Courtesy of the MIT Hobby Shop
Courtesy of the MIT Hobby Shop

What do these things have in common?

  • An intelligent toothbrush that knows when you are brushing too hard
  • A foldable ukulele
  • A spherical robot that rolls uphill and ascends stairs
  • An all-terrain wheelchair made from bicycle parts that is now sold around the world
  • The “Hairball,” a tangled-wire device to plug pipelines in major oil leaks

They were all invented at MIT’s Hobby Shop, recently featured in Bloomberg News. The tiny, 70-year old workshop—tucked away in a basement at the heart of campus—is a resource for invention and innovation that goes far beyond its folksy name.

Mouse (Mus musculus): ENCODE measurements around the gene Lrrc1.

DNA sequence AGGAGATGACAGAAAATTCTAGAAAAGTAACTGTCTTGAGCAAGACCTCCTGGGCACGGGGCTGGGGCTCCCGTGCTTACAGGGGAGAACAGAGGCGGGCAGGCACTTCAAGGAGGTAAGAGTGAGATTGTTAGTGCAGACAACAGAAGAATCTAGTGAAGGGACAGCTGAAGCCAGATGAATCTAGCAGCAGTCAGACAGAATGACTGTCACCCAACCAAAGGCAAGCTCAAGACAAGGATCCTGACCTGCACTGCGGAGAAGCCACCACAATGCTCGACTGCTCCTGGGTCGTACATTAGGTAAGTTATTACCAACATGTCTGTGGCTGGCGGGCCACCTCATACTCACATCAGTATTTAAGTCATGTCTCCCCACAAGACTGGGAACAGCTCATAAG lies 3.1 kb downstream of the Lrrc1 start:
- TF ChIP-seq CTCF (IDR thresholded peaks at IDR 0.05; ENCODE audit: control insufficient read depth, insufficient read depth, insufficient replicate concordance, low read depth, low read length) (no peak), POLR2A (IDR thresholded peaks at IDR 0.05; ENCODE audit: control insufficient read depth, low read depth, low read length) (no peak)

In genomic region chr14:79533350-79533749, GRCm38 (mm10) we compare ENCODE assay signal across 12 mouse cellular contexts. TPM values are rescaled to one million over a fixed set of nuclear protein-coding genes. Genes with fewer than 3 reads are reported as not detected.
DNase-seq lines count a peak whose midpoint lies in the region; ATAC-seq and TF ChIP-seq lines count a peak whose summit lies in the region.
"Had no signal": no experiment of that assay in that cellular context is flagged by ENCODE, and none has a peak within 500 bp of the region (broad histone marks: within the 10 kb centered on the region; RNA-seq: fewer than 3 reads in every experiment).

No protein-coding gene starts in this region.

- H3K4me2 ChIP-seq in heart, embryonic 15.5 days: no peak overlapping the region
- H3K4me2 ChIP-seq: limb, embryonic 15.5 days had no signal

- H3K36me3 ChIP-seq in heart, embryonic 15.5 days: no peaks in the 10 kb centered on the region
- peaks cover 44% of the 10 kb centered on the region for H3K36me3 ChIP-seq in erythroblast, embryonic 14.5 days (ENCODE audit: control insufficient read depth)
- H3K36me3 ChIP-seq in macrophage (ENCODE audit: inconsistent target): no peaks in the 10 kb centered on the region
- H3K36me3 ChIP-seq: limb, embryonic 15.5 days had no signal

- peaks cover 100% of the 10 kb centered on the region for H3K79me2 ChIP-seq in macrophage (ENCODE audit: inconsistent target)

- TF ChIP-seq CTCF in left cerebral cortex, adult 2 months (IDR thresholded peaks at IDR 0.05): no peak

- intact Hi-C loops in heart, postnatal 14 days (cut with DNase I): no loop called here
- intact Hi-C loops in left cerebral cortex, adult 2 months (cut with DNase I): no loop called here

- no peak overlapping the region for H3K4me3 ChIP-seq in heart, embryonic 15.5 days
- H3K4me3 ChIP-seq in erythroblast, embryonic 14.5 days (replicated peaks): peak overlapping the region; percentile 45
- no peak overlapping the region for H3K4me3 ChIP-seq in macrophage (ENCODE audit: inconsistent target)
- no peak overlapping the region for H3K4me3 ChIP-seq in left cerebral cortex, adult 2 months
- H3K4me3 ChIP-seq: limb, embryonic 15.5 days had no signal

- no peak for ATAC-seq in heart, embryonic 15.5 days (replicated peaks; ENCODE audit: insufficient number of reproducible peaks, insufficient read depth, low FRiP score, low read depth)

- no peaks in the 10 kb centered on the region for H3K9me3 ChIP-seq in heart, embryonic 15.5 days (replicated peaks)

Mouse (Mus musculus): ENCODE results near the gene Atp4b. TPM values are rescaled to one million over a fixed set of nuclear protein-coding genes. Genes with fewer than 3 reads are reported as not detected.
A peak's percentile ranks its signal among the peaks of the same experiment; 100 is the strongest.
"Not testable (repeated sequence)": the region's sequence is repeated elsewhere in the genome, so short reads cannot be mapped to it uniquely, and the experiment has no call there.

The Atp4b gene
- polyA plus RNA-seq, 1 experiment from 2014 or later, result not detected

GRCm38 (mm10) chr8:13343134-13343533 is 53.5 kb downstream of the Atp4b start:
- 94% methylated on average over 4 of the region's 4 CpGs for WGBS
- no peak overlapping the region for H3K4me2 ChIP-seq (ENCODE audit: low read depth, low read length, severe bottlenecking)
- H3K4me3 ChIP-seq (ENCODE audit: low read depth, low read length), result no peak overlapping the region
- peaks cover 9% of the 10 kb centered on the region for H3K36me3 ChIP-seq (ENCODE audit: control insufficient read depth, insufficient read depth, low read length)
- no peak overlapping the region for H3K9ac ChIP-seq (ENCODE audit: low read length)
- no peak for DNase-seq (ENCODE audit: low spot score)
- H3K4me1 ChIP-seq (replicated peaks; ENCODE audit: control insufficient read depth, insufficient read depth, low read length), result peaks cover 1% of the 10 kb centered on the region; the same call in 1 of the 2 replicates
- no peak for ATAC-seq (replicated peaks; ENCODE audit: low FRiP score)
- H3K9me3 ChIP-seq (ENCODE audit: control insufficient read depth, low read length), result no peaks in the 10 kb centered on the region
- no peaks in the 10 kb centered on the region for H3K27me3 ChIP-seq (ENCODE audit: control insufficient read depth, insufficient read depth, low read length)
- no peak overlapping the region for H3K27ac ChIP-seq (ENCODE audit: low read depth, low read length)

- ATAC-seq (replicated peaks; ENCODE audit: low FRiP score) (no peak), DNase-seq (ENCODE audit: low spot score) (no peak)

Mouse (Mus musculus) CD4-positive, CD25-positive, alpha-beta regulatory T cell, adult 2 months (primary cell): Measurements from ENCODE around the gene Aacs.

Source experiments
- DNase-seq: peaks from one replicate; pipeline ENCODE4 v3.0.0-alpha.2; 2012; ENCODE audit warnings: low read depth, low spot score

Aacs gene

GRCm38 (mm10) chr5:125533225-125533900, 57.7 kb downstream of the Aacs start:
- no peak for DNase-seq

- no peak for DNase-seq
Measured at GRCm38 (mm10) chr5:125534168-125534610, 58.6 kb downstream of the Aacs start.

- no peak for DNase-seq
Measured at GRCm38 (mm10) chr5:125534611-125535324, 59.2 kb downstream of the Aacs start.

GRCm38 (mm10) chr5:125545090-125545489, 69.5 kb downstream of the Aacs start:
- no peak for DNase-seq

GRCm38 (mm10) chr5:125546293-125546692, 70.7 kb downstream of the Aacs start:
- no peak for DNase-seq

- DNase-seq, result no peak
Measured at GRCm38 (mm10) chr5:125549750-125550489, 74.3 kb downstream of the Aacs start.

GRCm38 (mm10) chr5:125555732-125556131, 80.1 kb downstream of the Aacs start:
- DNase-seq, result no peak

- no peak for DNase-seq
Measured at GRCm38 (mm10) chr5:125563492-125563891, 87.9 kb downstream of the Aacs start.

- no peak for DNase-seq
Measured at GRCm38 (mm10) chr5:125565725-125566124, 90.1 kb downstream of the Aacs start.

The Hobby Shop is also remarkable for its independence. Rather than belonging to any one program or department, it’s a full design and fabrication facility open to any student or faculty member who needs the time and tools to tinker. And that spirit, says MIT President L. Rafael Reif, is the essence of MIT.

“Tinkering and making things is actually part of how we think, how we solve problems, how we learn,” President Reif told Bloomberg. “So one way to understand the Hobby Shop is as a place where ideas happen.”

Read more about the shop and its fascinating history at Bloomberg News.

Step inside the Hobby Shop, present and past, in this MIT News video.

Previously on Continuum: “MIT Hobby Shop Instructor is an Origami Master”

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